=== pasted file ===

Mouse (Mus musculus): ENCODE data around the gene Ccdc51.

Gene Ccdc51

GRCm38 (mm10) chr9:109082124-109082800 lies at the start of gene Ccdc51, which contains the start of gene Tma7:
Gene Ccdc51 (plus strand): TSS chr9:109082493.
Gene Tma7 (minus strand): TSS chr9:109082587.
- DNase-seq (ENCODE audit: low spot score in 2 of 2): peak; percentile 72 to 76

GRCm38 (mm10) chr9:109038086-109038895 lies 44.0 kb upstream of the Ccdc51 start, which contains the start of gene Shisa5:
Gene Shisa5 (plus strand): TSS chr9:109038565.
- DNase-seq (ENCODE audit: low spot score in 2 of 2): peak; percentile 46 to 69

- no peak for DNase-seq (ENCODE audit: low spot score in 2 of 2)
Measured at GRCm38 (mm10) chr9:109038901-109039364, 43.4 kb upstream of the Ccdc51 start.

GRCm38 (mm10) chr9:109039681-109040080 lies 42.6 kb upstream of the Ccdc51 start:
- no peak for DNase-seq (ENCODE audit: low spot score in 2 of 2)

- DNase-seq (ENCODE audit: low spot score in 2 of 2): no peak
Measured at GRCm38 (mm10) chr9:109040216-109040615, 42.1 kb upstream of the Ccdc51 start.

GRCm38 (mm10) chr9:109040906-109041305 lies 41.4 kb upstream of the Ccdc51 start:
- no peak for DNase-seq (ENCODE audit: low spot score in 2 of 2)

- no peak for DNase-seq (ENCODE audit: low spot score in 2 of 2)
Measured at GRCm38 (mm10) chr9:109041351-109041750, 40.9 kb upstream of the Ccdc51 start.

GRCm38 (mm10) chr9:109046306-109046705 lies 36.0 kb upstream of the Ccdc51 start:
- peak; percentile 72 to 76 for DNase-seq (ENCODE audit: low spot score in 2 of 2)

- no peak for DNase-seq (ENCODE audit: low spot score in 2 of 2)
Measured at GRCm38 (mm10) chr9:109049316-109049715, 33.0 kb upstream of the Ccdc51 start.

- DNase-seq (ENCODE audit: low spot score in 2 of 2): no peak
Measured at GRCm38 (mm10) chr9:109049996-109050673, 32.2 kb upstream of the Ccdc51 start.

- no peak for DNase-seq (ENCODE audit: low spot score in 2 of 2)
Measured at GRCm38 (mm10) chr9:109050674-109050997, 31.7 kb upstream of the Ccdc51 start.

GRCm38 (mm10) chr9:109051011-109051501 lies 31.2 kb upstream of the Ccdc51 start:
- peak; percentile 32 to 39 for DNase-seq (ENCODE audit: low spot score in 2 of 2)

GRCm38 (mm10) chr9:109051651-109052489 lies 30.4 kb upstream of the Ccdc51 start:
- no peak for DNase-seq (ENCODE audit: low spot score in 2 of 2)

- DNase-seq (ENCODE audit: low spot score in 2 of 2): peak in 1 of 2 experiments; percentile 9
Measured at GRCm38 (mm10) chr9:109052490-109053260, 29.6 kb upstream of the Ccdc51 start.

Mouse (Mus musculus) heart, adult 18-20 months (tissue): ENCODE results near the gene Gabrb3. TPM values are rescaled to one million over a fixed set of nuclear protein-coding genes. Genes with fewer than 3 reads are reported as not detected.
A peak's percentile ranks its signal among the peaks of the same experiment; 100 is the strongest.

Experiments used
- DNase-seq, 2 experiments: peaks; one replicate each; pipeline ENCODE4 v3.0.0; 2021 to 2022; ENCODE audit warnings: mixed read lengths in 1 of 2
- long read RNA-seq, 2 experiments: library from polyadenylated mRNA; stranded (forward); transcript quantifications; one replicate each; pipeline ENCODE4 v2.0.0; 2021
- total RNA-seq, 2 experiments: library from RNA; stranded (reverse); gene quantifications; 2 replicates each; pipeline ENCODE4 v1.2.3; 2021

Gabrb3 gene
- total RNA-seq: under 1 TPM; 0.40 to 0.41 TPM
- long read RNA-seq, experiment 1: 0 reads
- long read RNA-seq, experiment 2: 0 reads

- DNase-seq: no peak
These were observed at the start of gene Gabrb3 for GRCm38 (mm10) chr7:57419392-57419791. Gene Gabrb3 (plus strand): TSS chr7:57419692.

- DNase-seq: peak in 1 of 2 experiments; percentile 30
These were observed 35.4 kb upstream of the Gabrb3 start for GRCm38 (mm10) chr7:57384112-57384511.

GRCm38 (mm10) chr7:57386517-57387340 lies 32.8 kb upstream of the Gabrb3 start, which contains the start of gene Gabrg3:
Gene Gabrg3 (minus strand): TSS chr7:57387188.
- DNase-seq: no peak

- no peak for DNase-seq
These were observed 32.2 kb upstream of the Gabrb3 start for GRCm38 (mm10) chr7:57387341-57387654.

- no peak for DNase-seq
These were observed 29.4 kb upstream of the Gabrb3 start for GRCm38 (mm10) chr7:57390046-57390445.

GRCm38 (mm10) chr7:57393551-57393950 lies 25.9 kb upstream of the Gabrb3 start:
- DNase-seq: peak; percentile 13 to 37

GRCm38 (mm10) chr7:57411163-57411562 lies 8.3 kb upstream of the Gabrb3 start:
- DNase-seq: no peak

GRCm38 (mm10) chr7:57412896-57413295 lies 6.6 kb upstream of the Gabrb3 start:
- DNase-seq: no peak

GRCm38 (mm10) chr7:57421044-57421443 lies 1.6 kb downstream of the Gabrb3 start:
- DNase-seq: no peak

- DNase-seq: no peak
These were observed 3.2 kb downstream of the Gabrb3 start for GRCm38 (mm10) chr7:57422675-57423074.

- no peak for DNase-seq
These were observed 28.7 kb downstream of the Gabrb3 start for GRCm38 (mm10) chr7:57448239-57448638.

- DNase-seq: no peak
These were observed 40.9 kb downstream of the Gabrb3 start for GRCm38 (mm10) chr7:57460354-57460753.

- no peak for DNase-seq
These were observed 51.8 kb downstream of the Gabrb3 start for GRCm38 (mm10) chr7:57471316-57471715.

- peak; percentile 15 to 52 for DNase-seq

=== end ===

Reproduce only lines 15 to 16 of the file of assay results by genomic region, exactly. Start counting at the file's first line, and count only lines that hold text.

Measured at GRCm38 (mm10) chr9:109040216-109040615, 42.1 kb upstream of the Ccdc51 start.

GRCm38 (mm10) chr9:109040906-109041305 lies 41.4 kb upstream of the Ccdc51 start: